After nearly a year of threats, the Trump administration will take its most aggressive step to date against a familiar target of its ire: California and its immigration policies.
According to senior Justice Department officials, the department will file a federal lawsuit against the state and its top officials Tuesday evening to stop a cluster of states' so-called "sanctuary state" bills -- a move that puts the administration on offense but is nonetheless likely to generate heated litigation over the boundaries of immigration authority.
The lawsuit is the latest broadside from the Trump administration against so-called "sanctuary cities" -- a broad term referring to localities that abide by some measure of non-cooperation with federal law enforcement -- and amid an already heightened level of tension with California.
Trump administration officials have repeatedly attacked sanctuary jurisdictions and local officials as harboring dangerous criminals.
Attorney General Jeff Sessions is expected to announce the case on Wednesday in California's capital, Sacramento, during an event with a state law enforcement association.
"The Department of Justice and the Trump administration are going to fight these unjust, unfair, and unconstitutional policies that have been imposed on you," Sessions will tell law enforcement officers at the California Peace Officers Association gathering on Wednesday, according to a copy of his prepared remarks. "We are fighting to make your jobs safer and to help you reduce crime in America. And I believe that we are going to win."
The California laws at issue limit state and local police cooperation with federal immigration authorities in a variety of ways. One prohibits private employers from voluntarily cooperating with federal immigration law enforcement and requires that employers give workers a heads up about potential worksite inspections, a second restricts local law enforcement from sharing information about the release of criminal immigrants to federal agents and prohibits their transfer to federal custody, and a third allows the state to inspect federal and Department of Homeland Security documents, which DOJ considers off limits to local authorities.
California passed the laws last year in what officials hailed as a rebuke of President Donald Trump's aggressive immigration enforcement agenda.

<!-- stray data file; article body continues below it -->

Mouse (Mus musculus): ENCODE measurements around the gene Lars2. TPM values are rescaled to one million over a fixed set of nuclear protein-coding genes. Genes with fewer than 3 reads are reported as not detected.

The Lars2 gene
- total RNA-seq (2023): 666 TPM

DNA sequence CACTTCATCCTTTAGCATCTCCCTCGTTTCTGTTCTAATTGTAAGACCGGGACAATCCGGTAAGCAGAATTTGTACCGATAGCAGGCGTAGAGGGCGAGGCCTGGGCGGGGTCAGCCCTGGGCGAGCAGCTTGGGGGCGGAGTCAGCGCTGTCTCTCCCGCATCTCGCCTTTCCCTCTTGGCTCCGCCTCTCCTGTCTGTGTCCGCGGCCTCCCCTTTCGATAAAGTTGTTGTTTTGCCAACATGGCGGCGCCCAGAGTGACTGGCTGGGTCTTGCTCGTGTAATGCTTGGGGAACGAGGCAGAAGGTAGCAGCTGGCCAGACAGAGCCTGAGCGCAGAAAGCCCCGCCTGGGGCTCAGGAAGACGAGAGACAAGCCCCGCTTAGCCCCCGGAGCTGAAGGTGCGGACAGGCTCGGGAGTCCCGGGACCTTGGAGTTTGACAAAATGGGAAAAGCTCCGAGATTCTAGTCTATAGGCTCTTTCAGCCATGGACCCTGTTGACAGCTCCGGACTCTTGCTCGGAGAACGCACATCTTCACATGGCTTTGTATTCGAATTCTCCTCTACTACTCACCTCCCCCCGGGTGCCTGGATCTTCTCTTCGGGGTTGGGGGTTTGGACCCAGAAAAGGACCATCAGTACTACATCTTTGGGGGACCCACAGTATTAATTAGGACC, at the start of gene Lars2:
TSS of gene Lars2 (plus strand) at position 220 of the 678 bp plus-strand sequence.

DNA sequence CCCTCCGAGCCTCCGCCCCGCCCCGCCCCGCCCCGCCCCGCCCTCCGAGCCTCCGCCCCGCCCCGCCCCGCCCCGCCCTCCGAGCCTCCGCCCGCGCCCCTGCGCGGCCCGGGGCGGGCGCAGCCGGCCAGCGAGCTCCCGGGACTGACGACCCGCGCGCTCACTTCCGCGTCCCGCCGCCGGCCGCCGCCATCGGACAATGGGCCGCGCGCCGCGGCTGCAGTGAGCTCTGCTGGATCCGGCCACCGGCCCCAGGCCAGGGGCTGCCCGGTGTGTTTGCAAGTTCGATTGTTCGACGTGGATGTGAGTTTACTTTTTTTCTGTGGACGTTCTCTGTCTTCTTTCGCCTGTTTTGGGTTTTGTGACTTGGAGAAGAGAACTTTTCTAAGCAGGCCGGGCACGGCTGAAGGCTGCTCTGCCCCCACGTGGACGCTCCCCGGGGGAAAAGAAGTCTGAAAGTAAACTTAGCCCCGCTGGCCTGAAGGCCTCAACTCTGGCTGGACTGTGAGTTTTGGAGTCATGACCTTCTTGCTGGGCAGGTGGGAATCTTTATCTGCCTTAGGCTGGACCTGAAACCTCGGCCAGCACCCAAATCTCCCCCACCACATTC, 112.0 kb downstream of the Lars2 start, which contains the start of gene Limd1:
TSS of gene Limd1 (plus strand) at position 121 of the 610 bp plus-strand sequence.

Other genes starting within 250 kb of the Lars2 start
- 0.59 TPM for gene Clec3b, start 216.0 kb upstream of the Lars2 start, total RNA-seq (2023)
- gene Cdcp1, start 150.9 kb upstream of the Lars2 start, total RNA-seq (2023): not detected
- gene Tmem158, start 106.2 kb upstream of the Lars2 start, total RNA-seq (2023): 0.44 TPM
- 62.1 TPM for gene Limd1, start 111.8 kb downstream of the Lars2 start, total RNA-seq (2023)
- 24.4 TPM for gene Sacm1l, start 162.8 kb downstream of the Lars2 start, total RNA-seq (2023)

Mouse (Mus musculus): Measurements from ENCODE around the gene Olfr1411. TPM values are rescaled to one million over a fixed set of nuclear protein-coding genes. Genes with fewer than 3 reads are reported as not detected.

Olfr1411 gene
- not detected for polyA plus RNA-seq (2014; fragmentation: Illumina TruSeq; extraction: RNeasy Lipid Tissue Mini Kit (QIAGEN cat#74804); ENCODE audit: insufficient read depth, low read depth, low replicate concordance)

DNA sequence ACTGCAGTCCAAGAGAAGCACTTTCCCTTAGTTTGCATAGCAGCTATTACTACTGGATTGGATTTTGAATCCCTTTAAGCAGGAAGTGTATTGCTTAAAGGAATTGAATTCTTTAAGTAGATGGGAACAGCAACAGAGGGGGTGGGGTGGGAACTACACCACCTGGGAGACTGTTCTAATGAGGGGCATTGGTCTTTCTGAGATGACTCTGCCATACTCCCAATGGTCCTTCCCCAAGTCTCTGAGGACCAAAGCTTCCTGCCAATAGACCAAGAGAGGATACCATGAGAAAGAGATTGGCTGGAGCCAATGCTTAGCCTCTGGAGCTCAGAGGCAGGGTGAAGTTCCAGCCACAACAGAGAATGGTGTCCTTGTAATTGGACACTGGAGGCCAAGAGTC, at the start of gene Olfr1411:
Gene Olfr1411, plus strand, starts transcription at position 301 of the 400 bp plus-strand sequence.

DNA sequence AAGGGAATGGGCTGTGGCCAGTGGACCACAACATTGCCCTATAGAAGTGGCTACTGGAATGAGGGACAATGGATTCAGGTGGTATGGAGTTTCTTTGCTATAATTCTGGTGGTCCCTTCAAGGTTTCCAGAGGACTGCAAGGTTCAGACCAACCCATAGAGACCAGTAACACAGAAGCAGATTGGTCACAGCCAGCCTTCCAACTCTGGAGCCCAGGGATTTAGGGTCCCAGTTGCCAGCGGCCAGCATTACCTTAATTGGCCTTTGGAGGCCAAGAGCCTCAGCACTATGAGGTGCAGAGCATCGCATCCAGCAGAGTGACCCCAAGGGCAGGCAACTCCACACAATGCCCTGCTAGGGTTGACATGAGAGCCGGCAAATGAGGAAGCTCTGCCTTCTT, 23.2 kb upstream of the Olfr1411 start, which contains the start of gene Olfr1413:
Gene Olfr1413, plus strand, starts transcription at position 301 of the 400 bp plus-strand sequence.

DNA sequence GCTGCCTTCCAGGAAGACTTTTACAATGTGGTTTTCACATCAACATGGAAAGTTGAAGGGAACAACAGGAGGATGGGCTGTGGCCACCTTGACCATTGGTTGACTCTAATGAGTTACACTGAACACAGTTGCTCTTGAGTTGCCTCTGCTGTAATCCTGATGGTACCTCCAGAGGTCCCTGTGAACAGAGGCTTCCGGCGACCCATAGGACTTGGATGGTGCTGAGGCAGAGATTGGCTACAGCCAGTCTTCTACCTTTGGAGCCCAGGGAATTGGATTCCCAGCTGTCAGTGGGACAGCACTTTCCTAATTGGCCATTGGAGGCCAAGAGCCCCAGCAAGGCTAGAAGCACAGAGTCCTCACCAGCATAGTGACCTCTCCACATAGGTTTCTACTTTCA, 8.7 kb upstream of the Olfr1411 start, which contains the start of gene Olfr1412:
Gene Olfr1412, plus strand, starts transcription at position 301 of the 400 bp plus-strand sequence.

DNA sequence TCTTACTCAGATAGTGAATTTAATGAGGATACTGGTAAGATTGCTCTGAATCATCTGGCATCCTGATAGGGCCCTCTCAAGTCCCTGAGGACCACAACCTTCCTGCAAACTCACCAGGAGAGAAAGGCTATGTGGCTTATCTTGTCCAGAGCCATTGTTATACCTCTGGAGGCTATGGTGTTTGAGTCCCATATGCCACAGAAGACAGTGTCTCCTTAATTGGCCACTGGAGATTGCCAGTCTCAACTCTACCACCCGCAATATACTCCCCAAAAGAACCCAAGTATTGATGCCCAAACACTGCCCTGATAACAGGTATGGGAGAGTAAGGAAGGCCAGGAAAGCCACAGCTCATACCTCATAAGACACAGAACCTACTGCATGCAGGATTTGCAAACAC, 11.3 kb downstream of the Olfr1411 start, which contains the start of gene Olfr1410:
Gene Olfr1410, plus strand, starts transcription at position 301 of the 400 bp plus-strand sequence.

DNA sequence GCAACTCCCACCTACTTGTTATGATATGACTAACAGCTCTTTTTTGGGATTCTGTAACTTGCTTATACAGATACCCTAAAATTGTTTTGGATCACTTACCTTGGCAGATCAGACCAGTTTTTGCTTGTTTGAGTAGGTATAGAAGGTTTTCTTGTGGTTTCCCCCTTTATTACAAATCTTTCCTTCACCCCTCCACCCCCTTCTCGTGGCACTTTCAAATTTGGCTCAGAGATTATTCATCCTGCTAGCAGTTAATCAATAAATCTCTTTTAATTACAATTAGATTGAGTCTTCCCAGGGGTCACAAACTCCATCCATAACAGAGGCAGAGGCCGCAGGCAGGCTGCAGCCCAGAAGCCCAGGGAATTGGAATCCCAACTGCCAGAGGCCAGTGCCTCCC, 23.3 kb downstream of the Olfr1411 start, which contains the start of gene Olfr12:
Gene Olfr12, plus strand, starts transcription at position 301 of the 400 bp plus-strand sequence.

Test for states
The suit will test how much leeway states have to shield immigrants from detection.
The Justice Department says that the federal power to determine immigration policy is well settled and California's laws conflict with those federal prerogatives in novel ways.
But the legal thrust of the case also puts the Trump administration in the delicate position of relying on a 2012 Supreme Court decision that effectively blocked some of Arizona's sweeping attempts aimed at lessening the number of undocumented immigrants on the grounds that the state could not pursue policies that undermined federal law -- known as "preemption."
The justices delivered a split decision, however, and declined to block the most hotly debated provision, requiring state police officers to demand the papers of anyone suspected of being in the country illegally.
In addition to the ongoing litigation over sanctuary cities, the mayor of Oakland, California, recently drew sharp rebuke from federal officials when she announced in advance that Immigration and Customs Enforcement were preparing to hold enforcement operations in her city, which officials said allowed some priority targets to evade capture.
States and cities say their policies are protecting the best interest of their citizens. States say they should not have to spend their limited resources on a federal responsibility and a perception the local law enforcement works with immigration officials hurts community relations.
The Justice Department has struggled in federal courts to pressure localities on sanctuary policies. Federal courts have blocked the Trump administration from taking away funds on grounds that jurisdictions don't cooperate on immigration enforcement, aside from a small piece of federal law that requires local authorities to share information on an individual's citizenship and nationality "status."
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